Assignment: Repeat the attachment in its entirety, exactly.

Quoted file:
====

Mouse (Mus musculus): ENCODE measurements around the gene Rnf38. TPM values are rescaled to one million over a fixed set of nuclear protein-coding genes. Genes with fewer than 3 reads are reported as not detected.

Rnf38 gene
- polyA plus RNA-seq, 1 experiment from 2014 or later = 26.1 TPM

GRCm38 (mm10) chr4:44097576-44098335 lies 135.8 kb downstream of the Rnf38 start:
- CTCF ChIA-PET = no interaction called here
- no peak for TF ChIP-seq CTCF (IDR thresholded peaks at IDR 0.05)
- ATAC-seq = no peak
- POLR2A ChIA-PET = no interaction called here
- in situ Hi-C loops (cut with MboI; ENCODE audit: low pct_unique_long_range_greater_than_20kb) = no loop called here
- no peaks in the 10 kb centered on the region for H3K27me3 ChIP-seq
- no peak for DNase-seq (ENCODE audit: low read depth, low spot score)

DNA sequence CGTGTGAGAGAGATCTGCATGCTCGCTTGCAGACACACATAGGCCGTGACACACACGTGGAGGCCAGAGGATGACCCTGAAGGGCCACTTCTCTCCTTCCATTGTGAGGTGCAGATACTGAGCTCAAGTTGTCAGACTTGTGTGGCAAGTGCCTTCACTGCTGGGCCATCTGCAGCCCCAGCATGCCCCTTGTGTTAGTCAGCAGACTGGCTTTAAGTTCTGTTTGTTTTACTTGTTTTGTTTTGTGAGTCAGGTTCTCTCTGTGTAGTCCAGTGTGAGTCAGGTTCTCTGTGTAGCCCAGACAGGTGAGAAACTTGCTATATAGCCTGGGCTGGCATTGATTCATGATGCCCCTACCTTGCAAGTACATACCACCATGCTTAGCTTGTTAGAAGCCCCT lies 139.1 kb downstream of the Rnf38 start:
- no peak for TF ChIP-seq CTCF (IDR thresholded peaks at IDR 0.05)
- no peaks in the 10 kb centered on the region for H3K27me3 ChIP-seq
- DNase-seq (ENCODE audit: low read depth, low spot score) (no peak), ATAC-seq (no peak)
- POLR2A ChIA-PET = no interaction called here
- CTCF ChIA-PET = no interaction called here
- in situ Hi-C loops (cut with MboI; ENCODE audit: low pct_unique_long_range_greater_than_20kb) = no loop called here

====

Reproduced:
Mouse (Mus musculus): ENCODE measurements around the gene Rnf38. TPM values are rescaled to one million over a fixed set of nuclear protein-coding genes. Genes with fewer than 3 reads are reported as not detected.

Rnf38 gene
- polyA plus RNA-seq, 1 experiment from 2014 or later = 26.1 TPM

GRCm38 (mm10) chr4:44097576-44098335 lies 135.8 kb downstream of the Rnf38 start:
- CTCF ChIA-PET = no interaction called here
- no peak for TF ChIP-seq CTCF (IDR thresholded peaks at IDR 0.05)
- ATAC-seq = no peak
- POLR2A ChIA-PET = no interaction called here
- in situ Hi-C loops (cut with MboI; ENCODE audit: low pct_unique_long_range_greater_than_20kb) = no loop called here
- no peaks in the 10 kb centered on the region for H3K27me3 ChIP-seq
- no peak for DNase-seq (ENCODE audit: low read depth, low spot score)

DNA sequence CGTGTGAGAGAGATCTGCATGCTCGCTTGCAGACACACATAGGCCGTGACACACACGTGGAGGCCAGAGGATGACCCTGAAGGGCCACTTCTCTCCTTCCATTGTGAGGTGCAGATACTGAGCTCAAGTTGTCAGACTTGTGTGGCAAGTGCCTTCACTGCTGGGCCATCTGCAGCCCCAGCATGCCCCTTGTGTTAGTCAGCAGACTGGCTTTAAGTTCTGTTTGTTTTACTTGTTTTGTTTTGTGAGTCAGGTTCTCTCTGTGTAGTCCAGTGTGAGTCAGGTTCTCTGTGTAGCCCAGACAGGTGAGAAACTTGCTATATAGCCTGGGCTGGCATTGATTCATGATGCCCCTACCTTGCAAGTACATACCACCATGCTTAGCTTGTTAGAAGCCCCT lies 139.1 kb downstream of the Rnf38 start:
- no peak for TF ChIP-seq CTCF (IDR thresholded peaks at IDR 0.05)
- no peaks in the 10 kb centered on the region for H3K27me3 ChIP-seq
- DNase-seq (ENCODE audit: low read depth, low spot score) (no peak), ATAC-seq (no peak)
- POLR2A ChIA-PET = no interaction called here
- CTCF ChIA-PET = no interaction called here
- in situ Hi-C loops (cut with MboI; ENCODE audit: low pct_unique_long_range_greater_than_20kb) = no loop called here